Thursday, November 12, 2015

3-Nov-2015 DeYoung Park, Woodinville, Washington

Site location map. Click to enlarge.
The weather wasn't dry enough for a regular field trip with Rod Crawford, but it was just fine for tapping pine cones.  I chose Woodinville's shopping area for my destination and quickly spotted a huge western white pine (Pinus monticola) growing in tiny DeYoung Park (only 0.6 acres!).  The park is surrounded by parking lots and businesses and, like most urban parks, is kept clear of "tree trash".  However, I did manage to scare up 23 cones, many of which had escaped the groundskeeper's rake by falling into the Spiraea shrubs that were growing around the pine tree.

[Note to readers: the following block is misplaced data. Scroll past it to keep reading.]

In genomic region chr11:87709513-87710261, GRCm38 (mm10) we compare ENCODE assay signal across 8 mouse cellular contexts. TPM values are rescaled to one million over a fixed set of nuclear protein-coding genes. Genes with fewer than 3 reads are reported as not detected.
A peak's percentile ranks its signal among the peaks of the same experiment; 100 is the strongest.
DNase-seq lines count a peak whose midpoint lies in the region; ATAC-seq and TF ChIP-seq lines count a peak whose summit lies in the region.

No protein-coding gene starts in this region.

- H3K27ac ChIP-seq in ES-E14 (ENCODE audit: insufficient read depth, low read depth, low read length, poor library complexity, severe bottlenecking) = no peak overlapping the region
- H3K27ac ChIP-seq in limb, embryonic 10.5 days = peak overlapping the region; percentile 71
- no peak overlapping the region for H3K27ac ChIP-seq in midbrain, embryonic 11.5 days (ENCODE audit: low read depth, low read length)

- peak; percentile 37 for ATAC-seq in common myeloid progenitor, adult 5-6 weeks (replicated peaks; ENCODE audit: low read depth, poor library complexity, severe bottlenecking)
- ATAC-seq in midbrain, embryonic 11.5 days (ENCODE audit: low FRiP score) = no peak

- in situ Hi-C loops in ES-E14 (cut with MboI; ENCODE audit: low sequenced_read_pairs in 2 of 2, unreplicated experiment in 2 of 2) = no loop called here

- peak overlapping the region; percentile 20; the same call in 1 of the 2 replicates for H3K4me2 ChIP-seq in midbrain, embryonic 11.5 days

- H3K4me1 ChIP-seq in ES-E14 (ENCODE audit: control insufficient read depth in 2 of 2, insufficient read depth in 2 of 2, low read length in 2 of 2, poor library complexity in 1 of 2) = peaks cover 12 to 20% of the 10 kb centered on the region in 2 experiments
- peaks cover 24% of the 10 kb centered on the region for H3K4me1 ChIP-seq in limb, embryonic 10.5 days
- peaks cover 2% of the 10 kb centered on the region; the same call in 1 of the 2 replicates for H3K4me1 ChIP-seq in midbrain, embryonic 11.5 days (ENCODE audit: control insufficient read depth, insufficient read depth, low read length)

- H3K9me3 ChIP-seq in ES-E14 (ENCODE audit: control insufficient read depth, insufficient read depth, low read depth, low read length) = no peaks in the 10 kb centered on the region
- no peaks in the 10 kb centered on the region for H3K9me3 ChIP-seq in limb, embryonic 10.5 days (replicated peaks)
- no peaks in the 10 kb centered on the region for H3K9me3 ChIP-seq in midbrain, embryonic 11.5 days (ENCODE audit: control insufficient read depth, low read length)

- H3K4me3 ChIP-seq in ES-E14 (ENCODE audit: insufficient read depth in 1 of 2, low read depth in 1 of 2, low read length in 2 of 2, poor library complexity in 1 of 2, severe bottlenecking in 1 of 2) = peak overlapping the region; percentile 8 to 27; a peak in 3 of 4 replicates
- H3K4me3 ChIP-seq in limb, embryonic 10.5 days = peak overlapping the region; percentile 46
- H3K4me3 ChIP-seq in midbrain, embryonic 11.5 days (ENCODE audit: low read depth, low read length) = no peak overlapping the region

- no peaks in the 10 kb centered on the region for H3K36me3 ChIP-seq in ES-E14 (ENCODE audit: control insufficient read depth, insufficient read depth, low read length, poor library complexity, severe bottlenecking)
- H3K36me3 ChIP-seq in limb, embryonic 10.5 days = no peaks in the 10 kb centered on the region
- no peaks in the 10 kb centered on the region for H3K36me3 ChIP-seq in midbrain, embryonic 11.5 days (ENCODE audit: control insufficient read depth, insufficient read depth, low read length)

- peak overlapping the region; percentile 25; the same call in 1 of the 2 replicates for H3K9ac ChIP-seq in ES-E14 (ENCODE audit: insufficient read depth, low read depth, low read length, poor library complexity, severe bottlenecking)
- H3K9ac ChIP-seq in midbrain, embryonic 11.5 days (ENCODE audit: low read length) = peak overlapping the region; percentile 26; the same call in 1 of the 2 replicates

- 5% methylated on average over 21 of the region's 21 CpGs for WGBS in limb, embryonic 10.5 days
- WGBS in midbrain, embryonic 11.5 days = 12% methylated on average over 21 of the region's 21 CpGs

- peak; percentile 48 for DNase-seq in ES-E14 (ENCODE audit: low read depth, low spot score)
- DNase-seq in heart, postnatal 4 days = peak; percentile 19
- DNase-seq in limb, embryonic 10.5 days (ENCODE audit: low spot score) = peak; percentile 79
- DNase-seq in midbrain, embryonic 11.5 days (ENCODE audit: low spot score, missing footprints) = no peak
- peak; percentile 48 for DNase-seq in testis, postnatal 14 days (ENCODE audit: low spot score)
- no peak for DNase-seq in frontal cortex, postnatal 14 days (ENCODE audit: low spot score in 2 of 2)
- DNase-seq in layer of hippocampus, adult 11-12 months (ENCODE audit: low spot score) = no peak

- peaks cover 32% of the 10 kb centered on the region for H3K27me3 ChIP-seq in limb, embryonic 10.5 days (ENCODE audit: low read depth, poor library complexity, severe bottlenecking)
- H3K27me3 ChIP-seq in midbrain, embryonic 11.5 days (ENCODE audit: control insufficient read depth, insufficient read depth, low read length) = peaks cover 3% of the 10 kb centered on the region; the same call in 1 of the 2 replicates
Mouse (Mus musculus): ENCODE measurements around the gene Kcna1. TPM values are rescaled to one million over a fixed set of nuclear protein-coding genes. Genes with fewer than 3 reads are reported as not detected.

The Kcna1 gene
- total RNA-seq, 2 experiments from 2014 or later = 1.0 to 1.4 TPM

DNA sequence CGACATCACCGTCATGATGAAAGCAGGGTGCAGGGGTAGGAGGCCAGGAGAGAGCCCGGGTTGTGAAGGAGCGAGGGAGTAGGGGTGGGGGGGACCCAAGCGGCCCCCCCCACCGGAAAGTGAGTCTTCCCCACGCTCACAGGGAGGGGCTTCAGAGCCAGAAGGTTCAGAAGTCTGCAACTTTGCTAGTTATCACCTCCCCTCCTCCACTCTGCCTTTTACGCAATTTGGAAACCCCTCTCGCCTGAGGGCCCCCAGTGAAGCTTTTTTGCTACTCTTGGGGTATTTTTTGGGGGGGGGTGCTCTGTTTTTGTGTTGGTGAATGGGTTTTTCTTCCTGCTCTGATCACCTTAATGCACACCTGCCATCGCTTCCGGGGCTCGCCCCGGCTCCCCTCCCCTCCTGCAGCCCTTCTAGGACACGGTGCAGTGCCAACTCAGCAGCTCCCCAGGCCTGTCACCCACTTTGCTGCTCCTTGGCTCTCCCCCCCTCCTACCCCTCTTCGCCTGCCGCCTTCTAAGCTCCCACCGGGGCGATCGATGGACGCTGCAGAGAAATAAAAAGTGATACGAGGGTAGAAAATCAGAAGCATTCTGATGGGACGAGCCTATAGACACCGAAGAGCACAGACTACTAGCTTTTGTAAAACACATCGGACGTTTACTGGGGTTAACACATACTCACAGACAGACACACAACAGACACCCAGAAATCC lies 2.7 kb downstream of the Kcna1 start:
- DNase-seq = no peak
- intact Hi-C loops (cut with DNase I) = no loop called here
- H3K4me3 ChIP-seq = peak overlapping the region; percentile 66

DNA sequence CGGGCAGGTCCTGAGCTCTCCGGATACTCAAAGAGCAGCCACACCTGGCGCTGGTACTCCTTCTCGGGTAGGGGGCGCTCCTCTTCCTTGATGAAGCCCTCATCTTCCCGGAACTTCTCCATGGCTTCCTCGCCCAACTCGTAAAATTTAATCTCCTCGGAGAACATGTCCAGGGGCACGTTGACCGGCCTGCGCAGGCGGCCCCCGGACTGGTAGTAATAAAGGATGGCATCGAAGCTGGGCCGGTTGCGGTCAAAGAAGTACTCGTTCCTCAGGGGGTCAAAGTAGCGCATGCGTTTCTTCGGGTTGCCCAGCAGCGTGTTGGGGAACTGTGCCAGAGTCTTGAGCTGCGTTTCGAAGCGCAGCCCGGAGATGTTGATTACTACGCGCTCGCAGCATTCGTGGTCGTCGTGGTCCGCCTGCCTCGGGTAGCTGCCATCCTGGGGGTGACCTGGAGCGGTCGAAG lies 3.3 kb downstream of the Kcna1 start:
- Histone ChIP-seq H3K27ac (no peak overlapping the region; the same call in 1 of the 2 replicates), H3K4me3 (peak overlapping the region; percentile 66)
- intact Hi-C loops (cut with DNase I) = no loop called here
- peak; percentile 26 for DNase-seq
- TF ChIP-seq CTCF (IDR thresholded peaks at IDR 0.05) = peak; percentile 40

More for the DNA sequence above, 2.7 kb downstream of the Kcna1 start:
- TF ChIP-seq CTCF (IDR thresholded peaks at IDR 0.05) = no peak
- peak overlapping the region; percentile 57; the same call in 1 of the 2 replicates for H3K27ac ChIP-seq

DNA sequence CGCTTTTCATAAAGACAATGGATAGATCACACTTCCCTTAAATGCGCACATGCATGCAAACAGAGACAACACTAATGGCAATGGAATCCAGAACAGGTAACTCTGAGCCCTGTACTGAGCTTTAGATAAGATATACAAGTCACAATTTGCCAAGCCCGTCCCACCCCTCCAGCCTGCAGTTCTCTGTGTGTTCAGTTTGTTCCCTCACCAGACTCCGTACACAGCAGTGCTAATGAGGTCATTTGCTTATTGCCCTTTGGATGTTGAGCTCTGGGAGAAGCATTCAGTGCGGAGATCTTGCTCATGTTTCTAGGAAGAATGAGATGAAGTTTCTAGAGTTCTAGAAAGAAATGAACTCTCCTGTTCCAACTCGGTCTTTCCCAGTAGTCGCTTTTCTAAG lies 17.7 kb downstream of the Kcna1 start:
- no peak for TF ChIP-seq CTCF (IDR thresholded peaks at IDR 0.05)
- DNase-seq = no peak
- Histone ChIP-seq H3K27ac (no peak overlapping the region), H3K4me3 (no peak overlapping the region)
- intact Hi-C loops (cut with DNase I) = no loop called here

Huge pine tree in tiny park
Cones and needles accumulated
in Spiraea
I tapped 33 spiders from those 23 cones!  That averages 1.43 spiders per cone, which is the highest density I've collected so far this year in western Washington.  Twenty-one of them were juvenile Ozyptila (Thomisidae) colored and patterned like praticola.  And as usual I collected several juvenile Enoplognatha (Theridiidae) that look like ovata. An erigonine male still awaits identification.

Female Cryptachaea blattea tapped
from pine cone
What a stately pine
I also found several Cryptachaea blattea (Theridiidae) in this cone sample.  I've tapped this cosmopolitan species before from cones at other sites in the Seattle conurbation, but until now I hadn't gotten around to identifying it.

UPDATE [19-Aug-2017]: I again tapped fallen western white pine cones in DeYoung Park. Thirty-nine tapped cones produced 64 spiders, including a female O. praticola. This sample confirms the presence of O. praticola at this location.

A sprig of Spiraea still in bloom!

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